Copper tubing trying to push automotive market uphill
Nov 01, 2010 | 06:32 AM
| Myra Pinkham
Although it is a growing niche market—and one with opportunity for further growth—promoting the use of copper-nickel tubing for hydraulic brake lines and other small-diameter automotive fluid lines (power steering, transmission, cooler and fuel lines) has been an uphill battle, especially in the United States, despite its excellent corrosion-resistance properties.
There has been, and continues to be, some success in the aftermarket, but its cost has made domestic automakers gun shy about designing it into new vehicles.
"I continue to be encouraged by its potential," said Bill McGregor, a consultant for Small Tube Products Co. Inc., Duncansville, Pa., which is said to be the only domestic producer of Alloy C70600 copper-nickel tubing in the 3/16-inch-and-below diameters needed for hydraulic brake lines. It is "a much more superior product" than aluminum/polymer epoxy-coated steel tubing, which is its major competition, but it also is more expensive.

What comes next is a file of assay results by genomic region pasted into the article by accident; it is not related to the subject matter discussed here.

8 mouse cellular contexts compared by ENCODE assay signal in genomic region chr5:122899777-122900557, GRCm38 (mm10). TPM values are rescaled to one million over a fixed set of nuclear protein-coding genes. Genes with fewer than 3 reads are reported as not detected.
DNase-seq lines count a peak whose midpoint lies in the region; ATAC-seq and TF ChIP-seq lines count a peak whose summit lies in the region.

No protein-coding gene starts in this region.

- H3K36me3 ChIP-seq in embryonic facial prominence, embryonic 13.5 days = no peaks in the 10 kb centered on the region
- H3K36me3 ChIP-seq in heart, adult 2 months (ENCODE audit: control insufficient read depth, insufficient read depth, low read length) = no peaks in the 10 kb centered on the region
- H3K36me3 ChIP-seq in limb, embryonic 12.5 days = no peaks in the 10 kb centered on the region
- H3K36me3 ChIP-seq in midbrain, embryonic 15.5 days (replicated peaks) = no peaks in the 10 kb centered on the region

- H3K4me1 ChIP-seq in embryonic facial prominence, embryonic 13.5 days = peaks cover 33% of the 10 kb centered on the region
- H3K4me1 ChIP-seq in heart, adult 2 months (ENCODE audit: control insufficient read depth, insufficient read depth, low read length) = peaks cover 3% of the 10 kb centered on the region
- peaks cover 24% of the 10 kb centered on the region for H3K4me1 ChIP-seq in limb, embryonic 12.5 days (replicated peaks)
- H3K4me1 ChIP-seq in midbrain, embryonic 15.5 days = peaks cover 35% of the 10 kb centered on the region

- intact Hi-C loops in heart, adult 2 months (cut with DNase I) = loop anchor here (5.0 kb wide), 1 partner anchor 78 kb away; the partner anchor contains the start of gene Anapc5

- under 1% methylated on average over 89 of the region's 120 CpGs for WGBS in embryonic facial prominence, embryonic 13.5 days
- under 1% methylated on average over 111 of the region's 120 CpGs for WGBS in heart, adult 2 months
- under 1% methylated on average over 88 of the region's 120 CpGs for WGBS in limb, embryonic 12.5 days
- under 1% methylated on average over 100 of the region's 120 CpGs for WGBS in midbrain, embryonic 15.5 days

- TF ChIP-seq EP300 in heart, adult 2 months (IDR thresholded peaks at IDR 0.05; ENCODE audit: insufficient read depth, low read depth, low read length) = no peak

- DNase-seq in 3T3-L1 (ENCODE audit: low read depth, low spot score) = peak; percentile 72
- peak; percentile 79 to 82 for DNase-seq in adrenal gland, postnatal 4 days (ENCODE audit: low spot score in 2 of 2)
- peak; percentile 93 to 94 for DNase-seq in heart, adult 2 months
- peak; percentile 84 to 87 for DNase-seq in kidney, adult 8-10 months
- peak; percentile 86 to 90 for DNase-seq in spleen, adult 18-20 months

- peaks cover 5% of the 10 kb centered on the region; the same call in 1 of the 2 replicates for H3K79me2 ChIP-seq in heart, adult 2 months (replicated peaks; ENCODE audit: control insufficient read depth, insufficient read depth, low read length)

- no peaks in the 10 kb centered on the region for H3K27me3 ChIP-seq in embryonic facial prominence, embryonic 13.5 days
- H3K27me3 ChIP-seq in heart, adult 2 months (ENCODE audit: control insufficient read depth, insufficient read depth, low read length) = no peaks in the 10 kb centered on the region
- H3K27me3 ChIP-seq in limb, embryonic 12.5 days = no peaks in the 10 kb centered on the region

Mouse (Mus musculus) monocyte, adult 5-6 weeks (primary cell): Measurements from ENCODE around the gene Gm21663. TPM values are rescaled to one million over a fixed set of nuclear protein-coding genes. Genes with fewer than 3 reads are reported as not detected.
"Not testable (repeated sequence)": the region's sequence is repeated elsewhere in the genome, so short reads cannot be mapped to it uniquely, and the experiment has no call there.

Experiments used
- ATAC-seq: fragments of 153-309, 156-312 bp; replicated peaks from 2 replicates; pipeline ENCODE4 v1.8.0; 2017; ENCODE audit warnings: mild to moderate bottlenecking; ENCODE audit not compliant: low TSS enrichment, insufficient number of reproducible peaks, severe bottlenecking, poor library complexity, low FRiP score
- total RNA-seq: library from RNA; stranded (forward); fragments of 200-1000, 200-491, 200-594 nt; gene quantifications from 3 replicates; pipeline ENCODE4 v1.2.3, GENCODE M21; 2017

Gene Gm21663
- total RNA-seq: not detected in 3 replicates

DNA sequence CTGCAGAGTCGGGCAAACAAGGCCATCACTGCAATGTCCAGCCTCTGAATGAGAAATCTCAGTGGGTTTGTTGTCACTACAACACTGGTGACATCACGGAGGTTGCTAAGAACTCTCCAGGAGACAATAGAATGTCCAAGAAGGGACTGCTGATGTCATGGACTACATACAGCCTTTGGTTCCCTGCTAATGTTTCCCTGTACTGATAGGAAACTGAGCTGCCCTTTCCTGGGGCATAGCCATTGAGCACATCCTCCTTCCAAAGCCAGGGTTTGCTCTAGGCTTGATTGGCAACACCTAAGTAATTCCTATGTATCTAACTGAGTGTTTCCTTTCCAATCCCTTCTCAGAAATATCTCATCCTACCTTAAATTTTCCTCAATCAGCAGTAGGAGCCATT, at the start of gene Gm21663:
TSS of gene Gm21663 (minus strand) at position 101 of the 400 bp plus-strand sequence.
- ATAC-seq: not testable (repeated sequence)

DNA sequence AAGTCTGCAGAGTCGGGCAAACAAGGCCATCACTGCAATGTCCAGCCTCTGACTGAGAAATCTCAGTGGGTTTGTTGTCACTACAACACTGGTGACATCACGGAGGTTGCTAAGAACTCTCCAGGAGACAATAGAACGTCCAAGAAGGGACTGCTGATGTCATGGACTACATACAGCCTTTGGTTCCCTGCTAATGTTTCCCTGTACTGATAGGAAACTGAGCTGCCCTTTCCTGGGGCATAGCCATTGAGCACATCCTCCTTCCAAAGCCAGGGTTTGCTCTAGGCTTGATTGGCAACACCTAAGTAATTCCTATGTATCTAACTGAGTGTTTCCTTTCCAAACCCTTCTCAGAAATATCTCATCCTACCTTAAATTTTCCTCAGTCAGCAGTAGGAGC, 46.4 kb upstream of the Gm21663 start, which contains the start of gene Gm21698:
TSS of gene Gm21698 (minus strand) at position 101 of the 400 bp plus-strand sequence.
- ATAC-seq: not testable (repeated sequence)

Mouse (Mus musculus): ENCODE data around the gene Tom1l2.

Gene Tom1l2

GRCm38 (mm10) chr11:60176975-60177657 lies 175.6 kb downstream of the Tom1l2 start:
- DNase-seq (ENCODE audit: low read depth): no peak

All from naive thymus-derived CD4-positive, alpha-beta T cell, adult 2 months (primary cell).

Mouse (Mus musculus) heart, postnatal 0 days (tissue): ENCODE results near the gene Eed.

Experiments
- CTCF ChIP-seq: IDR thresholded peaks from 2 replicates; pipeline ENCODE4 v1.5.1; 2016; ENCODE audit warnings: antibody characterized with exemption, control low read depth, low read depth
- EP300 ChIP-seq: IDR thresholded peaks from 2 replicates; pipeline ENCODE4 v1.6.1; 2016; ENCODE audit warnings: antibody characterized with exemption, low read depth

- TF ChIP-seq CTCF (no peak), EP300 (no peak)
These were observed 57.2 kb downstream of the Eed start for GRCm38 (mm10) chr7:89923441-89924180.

The tubing shouldn't be confused with pure copper tubing, which Fred Anderson, president of brake line distributor BrakeQuip LLC, Knoxville, Tenn., said isn't legal to use for brake lines as it work hardens and deteriorates quickly. "It cracks with vibration and is a safety hazard," he said. "But the addition of 10-percent nickel makes a big difference. It makes the tubing much more corrosion resistant and makes it much more workable—even more workable than steel tubing. It is easy to bend and is very hard to kink and if you put a metal polish on it, it actually looks like chrome."....
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